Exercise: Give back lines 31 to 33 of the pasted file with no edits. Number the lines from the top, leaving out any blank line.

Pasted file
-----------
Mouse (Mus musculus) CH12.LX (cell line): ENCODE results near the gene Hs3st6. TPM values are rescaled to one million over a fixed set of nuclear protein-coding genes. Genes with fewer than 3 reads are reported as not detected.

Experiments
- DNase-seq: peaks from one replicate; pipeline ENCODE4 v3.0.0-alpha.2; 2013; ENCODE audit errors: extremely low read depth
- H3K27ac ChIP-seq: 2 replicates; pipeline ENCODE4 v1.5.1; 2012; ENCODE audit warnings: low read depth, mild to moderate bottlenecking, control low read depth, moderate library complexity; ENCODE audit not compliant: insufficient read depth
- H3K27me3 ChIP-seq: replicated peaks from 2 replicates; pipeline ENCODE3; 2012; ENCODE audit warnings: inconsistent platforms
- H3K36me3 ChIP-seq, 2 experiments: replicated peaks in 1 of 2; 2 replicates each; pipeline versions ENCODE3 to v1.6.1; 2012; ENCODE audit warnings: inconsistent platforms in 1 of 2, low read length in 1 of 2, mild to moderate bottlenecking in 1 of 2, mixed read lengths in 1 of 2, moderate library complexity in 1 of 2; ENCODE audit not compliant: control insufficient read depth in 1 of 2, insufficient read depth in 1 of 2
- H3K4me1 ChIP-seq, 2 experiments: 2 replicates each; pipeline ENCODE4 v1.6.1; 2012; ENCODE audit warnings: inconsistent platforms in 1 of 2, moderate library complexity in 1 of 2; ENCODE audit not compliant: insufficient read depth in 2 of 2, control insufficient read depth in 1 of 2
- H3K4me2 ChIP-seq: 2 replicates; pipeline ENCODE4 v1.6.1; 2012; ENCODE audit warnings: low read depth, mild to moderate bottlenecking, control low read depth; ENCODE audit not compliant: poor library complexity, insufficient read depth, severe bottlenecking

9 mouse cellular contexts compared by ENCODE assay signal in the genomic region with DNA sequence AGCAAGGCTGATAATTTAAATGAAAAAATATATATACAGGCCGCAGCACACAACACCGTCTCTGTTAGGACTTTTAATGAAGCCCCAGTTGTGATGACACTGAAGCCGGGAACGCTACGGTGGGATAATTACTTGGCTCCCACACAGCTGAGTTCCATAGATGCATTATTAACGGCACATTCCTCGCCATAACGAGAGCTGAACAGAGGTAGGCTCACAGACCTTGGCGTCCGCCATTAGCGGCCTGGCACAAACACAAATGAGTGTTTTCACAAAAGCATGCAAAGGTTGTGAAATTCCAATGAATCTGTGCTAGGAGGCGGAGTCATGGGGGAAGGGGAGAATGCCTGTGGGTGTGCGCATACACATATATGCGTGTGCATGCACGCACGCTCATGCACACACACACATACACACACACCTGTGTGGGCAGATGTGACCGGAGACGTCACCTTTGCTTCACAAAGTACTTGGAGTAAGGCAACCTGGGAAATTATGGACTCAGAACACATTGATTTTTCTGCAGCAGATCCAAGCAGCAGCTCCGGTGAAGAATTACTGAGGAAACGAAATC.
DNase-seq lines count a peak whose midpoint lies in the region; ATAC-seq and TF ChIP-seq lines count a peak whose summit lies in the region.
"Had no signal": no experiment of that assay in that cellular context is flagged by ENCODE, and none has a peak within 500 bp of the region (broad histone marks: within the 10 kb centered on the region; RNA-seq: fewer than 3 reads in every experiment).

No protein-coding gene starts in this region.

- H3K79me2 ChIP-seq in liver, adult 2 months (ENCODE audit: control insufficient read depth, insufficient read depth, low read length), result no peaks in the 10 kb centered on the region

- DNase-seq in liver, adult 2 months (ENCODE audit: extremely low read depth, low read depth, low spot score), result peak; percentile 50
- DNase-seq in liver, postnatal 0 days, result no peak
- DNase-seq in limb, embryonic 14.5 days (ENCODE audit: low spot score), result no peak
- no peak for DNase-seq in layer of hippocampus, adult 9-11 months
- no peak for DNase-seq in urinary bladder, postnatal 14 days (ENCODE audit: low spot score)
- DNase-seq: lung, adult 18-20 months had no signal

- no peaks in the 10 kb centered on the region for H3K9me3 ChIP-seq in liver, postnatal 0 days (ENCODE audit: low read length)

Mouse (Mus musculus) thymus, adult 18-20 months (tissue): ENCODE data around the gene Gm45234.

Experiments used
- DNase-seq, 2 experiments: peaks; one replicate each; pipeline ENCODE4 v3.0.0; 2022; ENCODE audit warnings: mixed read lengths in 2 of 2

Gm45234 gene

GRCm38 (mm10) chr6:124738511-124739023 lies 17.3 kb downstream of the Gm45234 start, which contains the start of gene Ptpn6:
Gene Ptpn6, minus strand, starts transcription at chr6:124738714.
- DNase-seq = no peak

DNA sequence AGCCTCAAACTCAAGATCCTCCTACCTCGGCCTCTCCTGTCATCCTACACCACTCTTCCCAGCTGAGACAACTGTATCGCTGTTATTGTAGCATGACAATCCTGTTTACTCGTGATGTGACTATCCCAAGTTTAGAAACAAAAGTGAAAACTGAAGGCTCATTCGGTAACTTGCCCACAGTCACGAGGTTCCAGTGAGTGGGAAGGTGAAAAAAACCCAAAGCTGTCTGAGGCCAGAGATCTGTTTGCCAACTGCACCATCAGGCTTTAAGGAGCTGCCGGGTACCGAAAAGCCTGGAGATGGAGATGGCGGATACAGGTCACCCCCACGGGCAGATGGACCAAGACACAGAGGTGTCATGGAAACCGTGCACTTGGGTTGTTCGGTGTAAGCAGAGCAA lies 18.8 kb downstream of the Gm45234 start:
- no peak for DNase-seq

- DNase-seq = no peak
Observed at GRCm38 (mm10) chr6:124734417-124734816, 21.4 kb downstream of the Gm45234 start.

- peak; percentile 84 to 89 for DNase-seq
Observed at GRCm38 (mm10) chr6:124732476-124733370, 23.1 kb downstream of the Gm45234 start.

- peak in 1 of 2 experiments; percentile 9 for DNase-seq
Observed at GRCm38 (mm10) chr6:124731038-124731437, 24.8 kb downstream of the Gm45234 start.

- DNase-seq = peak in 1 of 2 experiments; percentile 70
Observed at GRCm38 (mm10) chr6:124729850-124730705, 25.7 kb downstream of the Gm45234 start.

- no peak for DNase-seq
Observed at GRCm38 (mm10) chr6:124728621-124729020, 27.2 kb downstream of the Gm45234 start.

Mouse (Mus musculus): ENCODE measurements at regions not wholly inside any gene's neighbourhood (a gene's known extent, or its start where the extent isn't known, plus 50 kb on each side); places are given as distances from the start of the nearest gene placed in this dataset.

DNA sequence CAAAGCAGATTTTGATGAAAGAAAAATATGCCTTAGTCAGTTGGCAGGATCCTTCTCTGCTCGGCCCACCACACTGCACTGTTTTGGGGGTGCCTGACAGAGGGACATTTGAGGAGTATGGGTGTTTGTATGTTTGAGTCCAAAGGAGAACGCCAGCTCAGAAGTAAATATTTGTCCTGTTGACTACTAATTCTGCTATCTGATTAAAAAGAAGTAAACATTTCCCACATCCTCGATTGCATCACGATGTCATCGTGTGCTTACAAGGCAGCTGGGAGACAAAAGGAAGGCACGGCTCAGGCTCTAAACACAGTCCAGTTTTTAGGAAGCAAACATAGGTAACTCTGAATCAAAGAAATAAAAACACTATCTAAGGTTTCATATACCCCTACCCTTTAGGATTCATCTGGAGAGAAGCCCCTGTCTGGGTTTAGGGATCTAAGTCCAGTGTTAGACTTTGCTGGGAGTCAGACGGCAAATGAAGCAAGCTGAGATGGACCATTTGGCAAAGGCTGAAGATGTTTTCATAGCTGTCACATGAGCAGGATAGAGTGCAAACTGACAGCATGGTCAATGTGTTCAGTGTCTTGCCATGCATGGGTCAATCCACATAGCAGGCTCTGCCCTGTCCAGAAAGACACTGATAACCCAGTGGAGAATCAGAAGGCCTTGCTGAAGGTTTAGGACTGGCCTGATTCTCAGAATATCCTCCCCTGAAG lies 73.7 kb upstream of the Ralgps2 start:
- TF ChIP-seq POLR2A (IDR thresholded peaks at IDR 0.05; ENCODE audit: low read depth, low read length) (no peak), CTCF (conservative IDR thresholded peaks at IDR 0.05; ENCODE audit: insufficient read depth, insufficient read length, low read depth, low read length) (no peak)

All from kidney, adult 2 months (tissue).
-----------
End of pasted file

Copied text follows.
Observed at GRCm38 (mm10) chr6:124734417-124734816, 21.4 kb downstream of the Gm45234 start.

- peak; percentile 84 to 89 for DNase-seq
Observed at GRCm38 (mm10) chr6:124732476-124733370, 23.1 kb downstream of the Gm45234 start.